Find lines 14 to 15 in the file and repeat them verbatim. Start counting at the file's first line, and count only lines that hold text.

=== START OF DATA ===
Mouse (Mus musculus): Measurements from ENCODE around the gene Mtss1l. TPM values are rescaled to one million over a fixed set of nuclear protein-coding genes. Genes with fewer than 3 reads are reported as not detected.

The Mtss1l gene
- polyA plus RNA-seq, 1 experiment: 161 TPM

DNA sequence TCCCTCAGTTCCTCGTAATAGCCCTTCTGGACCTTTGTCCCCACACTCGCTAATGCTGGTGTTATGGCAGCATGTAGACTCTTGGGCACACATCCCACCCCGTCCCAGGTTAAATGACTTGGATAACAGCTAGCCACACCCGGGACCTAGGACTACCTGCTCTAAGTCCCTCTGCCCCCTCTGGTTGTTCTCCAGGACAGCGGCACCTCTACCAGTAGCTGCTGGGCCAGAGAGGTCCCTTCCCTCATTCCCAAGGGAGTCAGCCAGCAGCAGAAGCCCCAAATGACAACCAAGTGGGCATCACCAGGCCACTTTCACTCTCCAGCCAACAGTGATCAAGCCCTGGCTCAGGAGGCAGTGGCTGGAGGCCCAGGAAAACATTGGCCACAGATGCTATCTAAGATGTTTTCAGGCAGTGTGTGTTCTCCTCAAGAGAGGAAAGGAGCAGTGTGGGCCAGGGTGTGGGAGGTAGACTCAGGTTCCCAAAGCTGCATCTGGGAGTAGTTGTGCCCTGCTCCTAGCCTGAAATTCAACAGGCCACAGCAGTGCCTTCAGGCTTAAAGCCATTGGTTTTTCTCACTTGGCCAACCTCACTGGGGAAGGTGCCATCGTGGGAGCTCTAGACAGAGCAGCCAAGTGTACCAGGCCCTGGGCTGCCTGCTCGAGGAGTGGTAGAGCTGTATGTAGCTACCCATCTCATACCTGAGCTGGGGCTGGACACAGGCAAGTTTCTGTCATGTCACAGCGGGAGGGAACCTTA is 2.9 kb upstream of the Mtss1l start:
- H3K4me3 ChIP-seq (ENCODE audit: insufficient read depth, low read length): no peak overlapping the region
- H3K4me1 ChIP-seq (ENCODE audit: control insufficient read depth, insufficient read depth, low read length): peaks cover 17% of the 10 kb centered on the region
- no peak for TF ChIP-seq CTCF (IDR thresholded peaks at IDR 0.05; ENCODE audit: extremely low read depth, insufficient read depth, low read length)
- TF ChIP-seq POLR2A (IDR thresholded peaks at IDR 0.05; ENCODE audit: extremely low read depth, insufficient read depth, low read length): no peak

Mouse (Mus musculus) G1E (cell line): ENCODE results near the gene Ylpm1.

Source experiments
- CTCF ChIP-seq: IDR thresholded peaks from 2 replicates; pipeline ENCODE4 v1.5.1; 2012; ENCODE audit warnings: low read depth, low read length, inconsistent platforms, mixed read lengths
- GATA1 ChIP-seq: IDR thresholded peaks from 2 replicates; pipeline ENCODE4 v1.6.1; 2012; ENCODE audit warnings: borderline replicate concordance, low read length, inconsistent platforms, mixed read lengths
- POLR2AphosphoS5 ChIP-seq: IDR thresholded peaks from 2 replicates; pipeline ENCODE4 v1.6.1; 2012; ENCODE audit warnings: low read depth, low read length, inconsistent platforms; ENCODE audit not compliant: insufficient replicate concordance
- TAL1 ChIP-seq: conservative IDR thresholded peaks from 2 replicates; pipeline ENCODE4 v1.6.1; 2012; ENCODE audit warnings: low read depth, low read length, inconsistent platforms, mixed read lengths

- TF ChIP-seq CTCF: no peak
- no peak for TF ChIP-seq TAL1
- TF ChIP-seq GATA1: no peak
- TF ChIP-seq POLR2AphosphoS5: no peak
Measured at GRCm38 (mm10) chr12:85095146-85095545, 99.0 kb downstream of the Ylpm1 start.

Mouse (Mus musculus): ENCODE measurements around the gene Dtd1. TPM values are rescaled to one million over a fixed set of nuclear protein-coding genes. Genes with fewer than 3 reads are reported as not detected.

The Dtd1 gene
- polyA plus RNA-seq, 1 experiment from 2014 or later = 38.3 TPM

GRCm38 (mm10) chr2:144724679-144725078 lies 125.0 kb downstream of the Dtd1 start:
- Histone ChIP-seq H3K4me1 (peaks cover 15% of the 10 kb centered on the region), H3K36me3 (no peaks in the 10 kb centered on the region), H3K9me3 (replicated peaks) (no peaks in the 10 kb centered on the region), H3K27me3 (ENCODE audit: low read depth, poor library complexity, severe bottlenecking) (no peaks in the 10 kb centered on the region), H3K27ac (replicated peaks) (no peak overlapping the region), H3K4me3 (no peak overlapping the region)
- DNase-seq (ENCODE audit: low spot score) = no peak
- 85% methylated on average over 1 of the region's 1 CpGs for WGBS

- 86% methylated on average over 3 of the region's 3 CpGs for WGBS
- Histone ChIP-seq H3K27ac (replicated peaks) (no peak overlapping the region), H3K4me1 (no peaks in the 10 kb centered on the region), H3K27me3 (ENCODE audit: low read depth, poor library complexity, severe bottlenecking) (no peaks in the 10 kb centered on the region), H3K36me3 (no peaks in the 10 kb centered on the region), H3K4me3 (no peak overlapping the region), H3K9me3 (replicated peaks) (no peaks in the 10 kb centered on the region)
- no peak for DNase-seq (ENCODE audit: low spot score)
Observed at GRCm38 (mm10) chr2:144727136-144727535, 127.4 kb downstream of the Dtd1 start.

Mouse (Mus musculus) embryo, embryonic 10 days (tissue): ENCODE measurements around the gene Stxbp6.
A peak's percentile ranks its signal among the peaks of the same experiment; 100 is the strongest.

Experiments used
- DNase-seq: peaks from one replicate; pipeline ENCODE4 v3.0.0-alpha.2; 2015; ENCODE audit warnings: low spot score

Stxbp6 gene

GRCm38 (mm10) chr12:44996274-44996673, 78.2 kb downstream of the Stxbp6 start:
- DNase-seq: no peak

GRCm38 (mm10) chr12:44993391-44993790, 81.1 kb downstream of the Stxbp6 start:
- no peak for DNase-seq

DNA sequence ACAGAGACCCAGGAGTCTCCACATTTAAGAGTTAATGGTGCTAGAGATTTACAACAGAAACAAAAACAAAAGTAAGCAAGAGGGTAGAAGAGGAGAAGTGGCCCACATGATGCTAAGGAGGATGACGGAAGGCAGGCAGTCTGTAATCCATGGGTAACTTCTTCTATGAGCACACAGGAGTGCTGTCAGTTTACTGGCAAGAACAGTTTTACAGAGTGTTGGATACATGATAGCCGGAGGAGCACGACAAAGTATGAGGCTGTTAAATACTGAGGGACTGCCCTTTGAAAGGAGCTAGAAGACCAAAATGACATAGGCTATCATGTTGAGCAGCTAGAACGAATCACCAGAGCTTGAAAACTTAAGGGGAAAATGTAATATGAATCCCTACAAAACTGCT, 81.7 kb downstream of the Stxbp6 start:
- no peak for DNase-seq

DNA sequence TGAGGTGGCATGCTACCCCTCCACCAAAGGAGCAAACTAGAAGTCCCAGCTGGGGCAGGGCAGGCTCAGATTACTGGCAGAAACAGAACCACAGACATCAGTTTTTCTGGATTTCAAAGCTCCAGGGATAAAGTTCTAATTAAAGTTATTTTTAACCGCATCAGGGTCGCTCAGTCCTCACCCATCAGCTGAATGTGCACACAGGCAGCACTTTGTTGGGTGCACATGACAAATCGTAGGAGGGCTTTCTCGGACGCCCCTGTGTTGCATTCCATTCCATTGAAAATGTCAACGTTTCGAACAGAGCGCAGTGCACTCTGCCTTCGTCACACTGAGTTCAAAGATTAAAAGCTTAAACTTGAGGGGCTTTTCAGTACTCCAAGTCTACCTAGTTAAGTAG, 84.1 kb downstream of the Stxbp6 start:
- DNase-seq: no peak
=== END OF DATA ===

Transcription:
- TAL1 ChIP-seq: conservative IDR thresholded peaks from 2 replicates; pipeline ENCODE4 v1.6.1; 2012; ENCODE audit warnings: low read depth, low read length, inconsistent platforms, mixed read lengths

- TF ChIP-seq CTCF: no peak